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Sports News: rugby

Words: Neil Greig - Backpage Media | Photo: Provided

Glenwood Boys’ High School pupil Donovan du Randt has continued the trend of Glenwood’s schoolboy rugby players making inroads into the South African national teams. Du Randt is one of the players selected to represent South Africa at the upcoming Youth Commonwealth Games in Apia, Samoa from 9 to 11 September. Team manager Marius Schoeman believes they have chosen the best possible team in the country and their goal is to return home with the gold medal. “This group is the result of an identification process that started two years ago at the Under-16 Coca-Cola Grant Khomo Week. We have monitored their progress ever since, and they all came through a rigorous training camp hosted in April and last December,” said Schoeman. “The majority of the squad consists of players who did very well for the SA Schools team in the recent Under-18 International Series against quality opposition. Although we won’t have much time together before we fly to Samoa, I am confident that the boys will perform well.” The squad will assemble on Thursday, 28 August in Johannesburg as part of the greater Team SA contingent for a three-day training camp, and are set to depart for the Pacific Islands on Sunday, 30 August.

SA Sevens Under-18 team

Glenwood’s Du Randt gets SA Sevens call up

(For the Youth Commonwealth Games in Samoa - provincial union and high school in brackets) 1. Manie Libbok (SWD, Outeniqua) 2. Embrose Papier (Blue Bulls, Garsfontein) 3. Francois Agenbag (Free State, Grey College) 4. Curwin Bosch (Eastern Province, Grey College) 5. Heino Bezuidenhout (Eastern Province, Daniel Pienaar) 6. Stedman Gans (Blue Bulls, Waterkloof)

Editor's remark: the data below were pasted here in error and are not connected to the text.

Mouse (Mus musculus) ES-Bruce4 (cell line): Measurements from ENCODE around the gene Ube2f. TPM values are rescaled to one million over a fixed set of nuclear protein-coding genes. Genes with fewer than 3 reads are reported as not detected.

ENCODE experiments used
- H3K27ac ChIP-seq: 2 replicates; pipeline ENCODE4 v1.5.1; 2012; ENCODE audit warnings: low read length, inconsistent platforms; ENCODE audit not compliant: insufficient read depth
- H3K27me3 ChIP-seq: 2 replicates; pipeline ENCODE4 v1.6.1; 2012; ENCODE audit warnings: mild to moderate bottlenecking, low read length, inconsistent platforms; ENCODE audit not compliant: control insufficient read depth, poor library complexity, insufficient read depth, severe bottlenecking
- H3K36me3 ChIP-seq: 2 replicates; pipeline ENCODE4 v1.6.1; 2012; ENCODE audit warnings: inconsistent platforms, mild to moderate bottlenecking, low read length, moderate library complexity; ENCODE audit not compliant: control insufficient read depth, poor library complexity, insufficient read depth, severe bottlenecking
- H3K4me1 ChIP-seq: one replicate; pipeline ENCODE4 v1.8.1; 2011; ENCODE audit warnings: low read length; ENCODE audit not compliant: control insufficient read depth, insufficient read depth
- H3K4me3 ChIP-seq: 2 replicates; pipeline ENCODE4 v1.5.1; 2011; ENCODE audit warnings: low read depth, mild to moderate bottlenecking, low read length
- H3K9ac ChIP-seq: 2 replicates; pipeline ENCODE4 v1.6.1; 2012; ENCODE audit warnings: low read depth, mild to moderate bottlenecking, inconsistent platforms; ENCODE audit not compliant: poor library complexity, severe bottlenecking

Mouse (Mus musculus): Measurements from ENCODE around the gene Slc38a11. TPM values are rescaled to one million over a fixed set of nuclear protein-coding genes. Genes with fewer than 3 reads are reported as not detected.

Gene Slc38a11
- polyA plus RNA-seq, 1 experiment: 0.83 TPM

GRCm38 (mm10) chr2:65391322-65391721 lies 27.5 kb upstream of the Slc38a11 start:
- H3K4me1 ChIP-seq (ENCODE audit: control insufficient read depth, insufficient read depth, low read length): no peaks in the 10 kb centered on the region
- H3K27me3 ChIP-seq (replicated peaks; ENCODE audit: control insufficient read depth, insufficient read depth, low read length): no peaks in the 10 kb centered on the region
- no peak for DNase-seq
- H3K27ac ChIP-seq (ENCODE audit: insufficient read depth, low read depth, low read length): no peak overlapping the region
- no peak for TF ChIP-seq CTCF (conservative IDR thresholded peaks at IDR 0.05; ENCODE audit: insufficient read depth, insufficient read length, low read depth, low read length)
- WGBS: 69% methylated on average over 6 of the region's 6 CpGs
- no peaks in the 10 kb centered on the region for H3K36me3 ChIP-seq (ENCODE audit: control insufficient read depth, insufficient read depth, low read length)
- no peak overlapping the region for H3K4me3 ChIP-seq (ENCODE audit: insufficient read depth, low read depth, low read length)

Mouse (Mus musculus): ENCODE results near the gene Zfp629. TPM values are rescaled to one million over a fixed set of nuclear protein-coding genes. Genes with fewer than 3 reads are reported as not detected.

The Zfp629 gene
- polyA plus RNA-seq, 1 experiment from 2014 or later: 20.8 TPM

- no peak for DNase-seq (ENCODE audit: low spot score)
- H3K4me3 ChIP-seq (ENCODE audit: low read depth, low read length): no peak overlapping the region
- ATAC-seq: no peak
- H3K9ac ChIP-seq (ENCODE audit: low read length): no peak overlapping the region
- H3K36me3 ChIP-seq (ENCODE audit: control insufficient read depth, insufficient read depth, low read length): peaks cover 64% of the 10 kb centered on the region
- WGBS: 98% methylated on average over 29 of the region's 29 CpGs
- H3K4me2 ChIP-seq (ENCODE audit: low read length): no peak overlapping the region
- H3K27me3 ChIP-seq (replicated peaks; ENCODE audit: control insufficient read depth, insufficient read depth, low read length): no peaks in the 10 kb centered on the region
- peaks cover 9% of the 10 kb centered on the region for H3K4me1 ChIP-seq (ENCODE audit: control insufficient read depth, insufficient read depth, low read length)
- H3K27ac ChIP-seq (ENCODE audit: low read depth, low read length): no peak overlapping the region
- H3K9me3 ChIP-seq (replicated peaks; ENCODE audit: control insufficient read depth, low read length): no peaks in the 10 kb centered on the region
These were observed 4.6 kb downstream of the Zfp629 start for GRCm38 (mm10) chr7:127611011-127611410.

7. Donovan du Randt (KwaZulu-Natal, Glenwood) Contributed by Neil Greig - Backpage Media

8. Hacjivah Dayimane (Golden Lions, Jeppe) 9. Johan Visser (Western Province, Paarl Gymnasium) 10. Damian Willemse (Western Province, Paul Roos) 11. JC Pretorius (Pumas, Middelburg) 12. Mfundu Ndlovu (Pumas, Standerton) Management: Manager: Marius Schoeman (SARU) Coach: Paul Delport (SARU)

glenwood boys’ high school Commonwealth Youth Games

glenwood high school

coach paul delport

@2015CYGSamoa

@glenwoodhigh

@pauldelport9

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neil greig Jared Houston - My career best

My career best Jared Houston Contributed by: Neil Greig

Winning a bodyboarding event in Chile recently was “easily the most gratifying” career victory for South African bodyboarder Jared Houston. Cape Town-born wave master Jared Houston recently scored big at the 2015 Arica Chilean Challenge, at El Gringo, Chile where he beat two-time world champion Amaury Lavernhe in the decisive final in outstanding wave conditions. Jared, from Table View, on the West Coast of Cape Town believes that after this victory nothing will be impossible in his career.”It proved to me that nothing is impossible and that things are possible when you set your mind to them. I’ll never forget this moment. It’s all still pretty surreal,” said Jared after the victory. In the first five minutes, Lavernhe earned two very good scores to amass a total of 18.00 points. With the situation looking difficult for his opponent, Jared pulled off an 8.50 backflip and a huge 9.50 invert to tie the match-up. “Today’s win was easily the most gratifying of my career! My performance during this whole event has been a true breakthrough for me as a rider and it culminated today in the final when I was able to come from behind and take the win over Amaury Lavernhe,” said Jared. Jared Houston currently lives in Peurto Rico, where his wife Natasha Sagardia was born. She was also a professional bodyboarder but is now retired, and the couple have a baby girl named Poeiti.

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SPORTS NEWS


Sports News: bodyboarding

Words: Neil Greig - Backpage Media | Photo: Provided

2015 Arica Chilean Challenge

Men

Women

1. Jared Houston

1. Alexandra Rinder

2. Amaury Lavernhe

2. Isabela Sousa

3. Diego Cabrera 4. Jose Otavio

Watch more videos of Jared: “Road Kill� by jared houston